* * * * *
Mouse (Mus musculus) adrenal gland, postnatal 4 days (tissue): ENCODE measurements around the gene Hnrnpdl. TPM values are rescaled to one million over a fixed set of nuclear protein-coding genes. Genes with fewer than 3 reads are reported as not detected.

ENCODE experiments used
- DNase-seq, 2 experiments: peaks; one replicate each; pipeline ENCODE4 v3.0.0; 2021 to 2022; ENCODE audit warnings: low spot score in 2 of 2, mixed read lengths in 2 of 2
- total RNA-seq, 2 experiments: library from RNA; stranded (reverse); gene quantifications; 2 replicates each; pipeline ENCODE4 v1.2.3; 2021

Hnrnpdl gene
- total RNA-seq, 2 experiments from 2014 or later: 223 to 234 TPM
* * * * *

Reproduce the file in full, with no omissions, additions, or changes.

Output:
Mouse (Mus musculus) adrenal gland, postnatal 4 days (tissue): ENCODE measurements around the gene Hnrnpdl. TPM values are rescaled to one million over a fixed set of nuclear protein-coding genes. Genes with fewer than 3 reads are reported as not detected.

ENCODE experiments used
- DNase-seq, 2 experiments: peaks; one replicate each; pipeline ENCODE4 v3.0.0; 2021 to 2022; ENCODE audit warnings: low spot score in 2 of 2, mixed read lengths in 2 of 2
- total RNA-seq, 2 experiments: library from RNA; stranded (reverse); gene quantifications; 2 replicates each; pipeline ENCODE4 v1.2.3; 2021

Hnrnpdl gene
- total RNA-seq, 2 experiments from 2014 or later: 223 to 234 TPM